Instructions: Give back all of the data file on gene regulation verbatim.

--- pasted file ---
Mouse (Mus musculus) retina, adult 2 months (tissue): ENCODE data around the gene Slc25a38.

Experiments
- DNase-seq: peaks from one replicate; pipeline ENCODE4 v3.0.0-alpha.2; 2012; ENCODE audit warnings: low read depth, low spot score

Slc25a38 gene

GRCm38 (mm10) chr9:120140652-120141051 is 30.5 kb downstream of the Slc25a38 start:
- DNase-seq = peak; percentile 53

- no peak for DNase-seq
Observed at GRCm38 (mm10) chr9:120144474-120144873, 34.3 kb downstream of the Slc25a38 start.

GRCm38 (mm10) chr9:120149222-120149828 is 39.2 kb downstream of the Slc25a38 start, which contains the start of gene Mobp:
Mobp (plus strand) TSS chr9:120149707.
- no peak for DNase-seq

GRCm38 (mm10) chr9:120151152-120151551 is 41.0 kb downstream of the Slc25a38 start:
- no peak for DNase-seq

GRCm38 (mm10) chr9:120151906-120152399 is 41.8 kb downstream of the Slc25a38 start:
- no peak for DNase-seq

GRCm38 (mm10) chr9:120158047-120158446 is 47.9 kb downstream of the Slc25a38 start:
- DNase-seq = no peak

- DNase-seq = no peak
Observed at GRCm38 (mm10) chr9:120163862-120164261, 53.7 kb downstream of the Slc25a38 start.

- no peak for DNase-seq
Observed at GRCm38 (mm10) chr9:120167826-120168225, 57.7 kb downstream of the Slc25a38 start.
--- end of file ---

Mouse (Mus musculus) retina, adult 2 months (tissue): ENCODE data around the gene Slc25a38.

Experiments
- DNase-seq: peaks from one replicate; pipeline ENCODE4 v3.0.0-alpha.2; 2012; ENCODE audit warnings: low read depth, low spot score

Slc25a38 gene

GRCm38 (mm10) chr9:120140652-120141051 is 30.5 kb downstream of the Slc25a38 start:
- DNase-seq = peak; percentile 53

- no peak for DNase-seq
Observed at GRCm38 (mm10) chr9:120144474-120144873, 34.3 kb downstream of the Slc25a38 start.

GRCm38 (mm10) chr9:120149222-120149828 is 39.2 kb downstream of the Slc25a38 start, which contains the start of gene Mobp:
Mobp (plus strand) TSS chr9:120149707.
- no peak for DNase-seq

GRCm38 (mm10) chr9:120151152-120151551 is 41.0 kb downstream of the Slc25a38 start:
- no peak for DNase-seq

GRCm38 (mm10) chr9:120151906-120152399 is 41.8 kb downstream of the Slc25a38 start:
- no peak for DNase-seq

GRCm38 (mm10) chr9:120158047-120158446 is 47.9 kb downstream of the Slc25a38 start:
- DNase-seq = no peak

- DNase-seq = no peak
Observed at GRCm38 (mm10) chr9:120163862-120164261, 53.7 kb downstream of the Slc25a38 start.

- no peak for DNase-seq
Observed at GRCm38 (mm10) chr9:120167826-120168225, 57.7 kb downstream of the Slc25a38 start.